In the lecture, I forgot to mention why we chose to talk about the classes of perfect graphs we did. We showed that bipartite graphs and line graphs of bipartite graphs (and their complements) are all perfect.Let’s call a graph basic if it belongs to one of these four classes: bip, co-bip, line(bip), or co-line(bip).
Recall a graph was called a Berge graph if it did not contain (as an induced subgraph) any odd hole or odd antihole. Clearly, all perfect graphs are Berge graphs, else they could contain such a offending induced subgraph, which would contradict their perfectness. The other direction is the tricky one: showing that all Berge graphs are perfect. Which is what Maria Chudnovsky, Neil Robertson, Paul Seymour, and Robin Thomas eventually did in 2002.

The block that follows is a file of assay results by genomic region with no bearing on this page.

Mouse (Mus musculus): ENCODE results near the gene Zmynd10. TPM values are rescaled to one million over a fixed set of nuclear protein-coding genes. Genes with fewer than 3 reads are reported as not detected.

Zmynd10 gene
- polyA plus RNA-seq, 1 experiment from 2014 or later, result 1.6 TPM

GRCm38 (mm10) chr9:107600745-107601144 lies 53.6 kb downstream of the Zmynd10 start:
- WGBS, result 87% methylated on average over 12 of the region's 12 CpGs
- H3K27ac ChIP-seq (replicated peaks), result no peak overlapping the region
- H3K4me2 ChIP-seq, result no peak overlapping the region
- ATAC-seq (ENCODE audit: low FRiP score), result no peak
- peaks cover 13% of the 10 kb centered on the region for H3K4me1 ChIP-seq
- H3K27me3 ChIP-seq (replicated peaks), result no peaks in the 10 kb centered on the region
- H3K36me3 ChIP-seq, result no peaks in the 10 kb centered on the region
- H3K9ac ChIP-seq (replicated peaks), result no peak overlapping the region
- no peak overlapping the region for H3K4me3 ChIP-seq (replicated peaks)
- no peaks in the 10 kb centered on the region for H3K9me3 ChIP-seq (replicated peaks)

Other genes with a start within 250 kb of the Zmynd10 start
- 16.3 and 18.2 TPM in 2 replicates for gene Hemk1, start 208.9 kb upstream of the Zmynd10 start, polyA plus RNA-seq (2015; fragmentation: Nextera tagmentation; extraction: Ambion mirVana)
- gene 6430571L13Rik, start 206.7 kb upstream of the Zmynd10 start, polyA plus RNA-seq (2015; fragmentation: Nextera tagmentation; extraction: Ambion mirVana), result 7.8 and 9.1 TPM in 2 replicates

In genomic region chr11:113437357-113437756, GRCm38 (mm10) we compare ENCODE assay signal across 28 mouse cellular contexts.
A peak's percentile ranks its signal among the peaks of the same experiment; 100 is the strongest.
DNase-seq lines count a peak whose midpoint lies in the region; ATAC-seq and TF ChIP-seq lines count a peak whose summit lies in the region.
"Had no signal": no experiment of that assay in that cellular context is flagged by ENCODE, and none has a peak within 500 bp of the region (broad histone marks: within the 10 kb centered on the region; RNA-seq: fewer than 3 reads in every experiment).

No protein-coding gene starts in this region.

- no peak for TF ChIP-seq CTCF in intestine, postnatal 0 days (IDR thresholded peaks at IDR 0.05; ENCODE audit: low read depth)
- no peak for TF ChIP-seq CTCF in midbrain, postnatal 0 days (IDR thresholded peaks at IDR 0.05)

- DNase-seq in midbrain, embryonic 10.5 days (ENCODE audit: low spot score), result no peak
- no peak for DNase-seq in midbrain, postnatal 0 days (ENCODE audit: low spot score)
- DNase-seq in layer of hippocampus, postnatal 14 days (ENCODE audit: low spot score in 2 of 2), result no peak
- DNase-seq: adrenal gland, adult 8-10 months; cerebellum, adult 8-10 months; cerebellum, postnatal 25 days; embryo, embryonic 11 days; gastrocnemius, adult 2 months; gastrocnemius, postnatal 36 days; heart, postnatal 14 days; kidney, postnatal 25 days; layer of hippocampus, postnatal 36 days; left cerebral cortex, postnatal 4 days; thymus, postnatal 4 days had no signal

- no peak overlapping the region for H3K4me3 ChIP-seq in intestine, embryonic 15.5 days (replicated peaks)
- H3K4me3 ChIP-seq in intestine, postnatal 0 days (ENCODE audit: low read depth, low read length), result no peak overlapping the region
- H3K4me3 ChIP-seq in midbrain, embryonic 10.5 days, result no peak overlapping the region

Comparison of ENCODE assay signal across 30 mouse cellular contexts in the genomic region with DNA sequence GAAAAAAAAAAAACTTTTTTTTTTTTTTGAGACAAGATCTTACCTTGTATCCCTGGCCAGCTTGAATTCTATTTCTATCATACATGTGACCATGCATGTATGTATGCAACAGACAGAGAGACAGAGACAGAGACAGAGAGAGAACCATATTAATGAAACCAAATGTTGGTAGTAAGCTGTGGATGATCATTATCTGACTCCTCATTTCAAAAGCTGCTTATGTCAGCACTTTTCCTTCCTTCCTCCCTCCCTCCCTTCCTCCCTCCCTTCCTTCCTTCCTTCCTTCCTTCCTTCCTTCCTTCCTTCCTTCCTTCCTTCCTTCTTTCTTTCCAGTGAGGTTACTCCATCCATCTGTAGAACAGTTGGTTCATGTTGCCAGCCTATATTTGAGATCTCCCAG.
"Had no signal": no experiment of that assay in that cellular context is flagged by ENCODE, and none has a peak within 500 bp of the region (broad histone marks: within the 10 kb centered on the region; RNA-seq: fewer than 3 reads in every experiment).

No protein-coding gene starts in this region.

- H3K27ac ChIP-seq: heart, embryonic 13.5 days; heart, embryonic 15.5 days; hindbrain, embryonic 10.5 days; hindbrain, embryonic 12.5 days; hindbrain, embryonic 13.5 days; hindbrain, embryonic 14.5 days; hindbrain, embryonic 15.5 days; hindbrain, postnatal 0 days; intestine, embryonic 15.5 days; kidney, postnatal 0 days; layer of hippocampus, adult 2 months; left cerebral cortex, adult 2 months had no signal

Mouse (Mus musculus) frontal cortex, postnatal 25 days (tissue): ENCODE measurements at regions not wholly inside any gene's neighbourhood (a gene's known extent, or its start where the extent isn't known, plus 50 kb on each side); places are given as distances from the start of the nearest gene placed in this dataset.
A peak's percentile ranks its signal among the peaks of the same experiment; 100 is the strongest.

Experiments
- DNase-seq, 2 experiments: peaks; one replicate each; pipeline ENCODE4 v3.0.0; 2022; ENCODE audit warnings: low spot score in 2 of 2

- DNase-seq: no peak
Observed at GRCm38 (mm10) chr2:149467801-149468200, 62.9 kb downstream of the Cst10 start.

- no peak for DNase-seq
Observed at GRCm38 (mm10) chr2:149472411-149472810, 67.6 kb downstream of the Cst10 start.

So how did they proceed? Here’s a mile-high view of their approach. They showed that every Berge graph either is basic (i.e., belongs to those four classes bip, co-bip, line(bip), or co-line(bip)), or else it has some structural “faults” ( has a 2-join, or its complement has a 2-join, or has an M-join, or a skew partition). For us, it does not matter what exactly these structural faults are: what matters is (and this is what CRST showed) that minimal imperfect graphs cannot have any of these faults. So, if Berge graphs could be imperfect, a minimal counterexample would be basic, which is a contradiction. More on this can be found, e.g., off the links on Vasek Chvatal’s Perfect Graph Theorem Page.
Re Srivatsan’s question: given the strong perfect graph theorem, the perfect graph theorem follows as a corollary. Indeed, suppose was perfect but was not. Then must not be a Berge graph, and contains either an odd hole or odd antihole as an induced subgraph. But then contains an odd antihole or odd hole as an induced subgraph, so could not have been perfect.
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